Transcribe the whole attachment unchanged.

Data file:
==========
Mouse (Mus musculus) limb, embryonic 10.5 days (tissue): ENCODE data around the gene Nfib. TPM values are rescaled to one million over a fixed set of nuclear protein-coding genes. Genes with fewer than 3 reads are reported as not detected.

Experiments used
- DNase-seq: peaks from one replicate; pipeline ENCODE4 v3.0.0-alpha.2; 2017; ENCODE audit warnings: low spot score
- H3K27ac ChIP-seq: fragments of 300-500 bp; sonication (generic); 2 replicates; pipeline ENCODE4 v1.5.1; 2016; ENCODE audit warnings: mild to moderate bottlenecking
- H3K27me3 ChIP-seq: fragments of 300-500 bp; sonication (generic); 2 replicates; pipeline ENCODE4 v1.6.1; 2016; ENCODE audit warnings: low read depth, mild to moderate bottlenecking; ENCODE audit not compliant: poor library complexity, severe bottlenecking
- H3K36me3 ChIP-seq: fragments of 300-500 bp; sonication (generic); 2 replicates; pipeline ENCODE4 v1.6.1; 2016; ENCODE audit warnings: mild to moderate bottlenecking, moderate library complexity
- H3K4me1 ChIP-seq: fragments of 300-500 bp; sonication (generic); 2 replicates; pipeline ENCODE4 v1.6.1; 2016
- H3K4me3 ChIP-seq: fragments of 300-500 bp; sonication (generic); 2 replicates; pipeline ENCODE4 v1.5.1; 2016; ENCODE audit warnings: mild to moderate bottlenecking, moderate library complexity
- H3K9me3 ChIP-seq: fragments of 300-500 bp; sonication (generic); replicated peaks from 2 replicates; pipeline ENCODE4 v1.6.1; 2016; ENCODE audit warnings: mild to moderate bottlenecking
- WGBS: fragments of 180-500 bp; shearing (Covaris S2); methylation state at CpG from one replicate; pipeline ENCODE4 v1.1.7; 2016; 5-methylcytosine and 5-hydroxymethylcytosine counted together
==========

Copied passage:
Mouse (Mus musculus) limb, embryonic 10.5 days (tissue): ENCODE data around the gene Nfib. TPM values are rescaled to one million over a fixed set of nuclear protein-coding genes. Genes with fewer than 3 reads are reported as not detected.

Experiments used
- DNase-seq: peaks from one replicate; pipeline ENCODE4 v3.0.0-alpha.2; 2017; ENCODE audit warnings: low spot score
- H3K27ac ChIP-seq: fragments of 300-500 bp; sonication (generic); 2 replicates; pipeline ENCODE4 v1.5.1; 2016; ENCODE audit warnings: mild to moderate bottlenecking
- H3K27me3 ChIP-seq: fragments of 300-500 bp; sonication (generic); 2 replicates; pipeline ENCODE4 v1.6.1; 2016; ENCODE audit warnings: low read depth, mild to moderate bottlenecking; ENCODE audit not compliant: poor library complexity, severe bottlenecking
- H3K36me3 ChIP-seq: fragments of 300-500 bp; sonication (generic); 2 replicates; pipeline ENCODE4 v1.6.1; 2016; ENCODE audit warnings: mild to moderate bottlenecking, moderate library complexity
- H3K4me1 ChIP-seq: fragments of 300-500 bp; sonication (generic); 2 replicates; pipeline ENCODE4 v1.6.1; 2016
- H3K4me3 ChIP-seq: fragments of 300-500 bp; sonication (generic); 2 replicates; pipeline ENCODE4 v1.5.1; 2016; ENCODE audit warnings: mild to moderate bottlenecking, moderate library complexity
- H3K9me3 ChIP-seq: fragments of 300-500 bp; sonication (generic); replicated peaks from 2 replicates; pipeline ENCODE4 v1.6.1; 2016; ENCODE audit warnings: mild to moderate bottlenecking
- WGBS: fragments of 180-500 bp; shearing (Covaris S2); methylation state at CpG from one replicate; pipeline ENCODE4 v1.1.7; 2016; 5-methylcytosine and 5-hydroxymethylcytosine counted together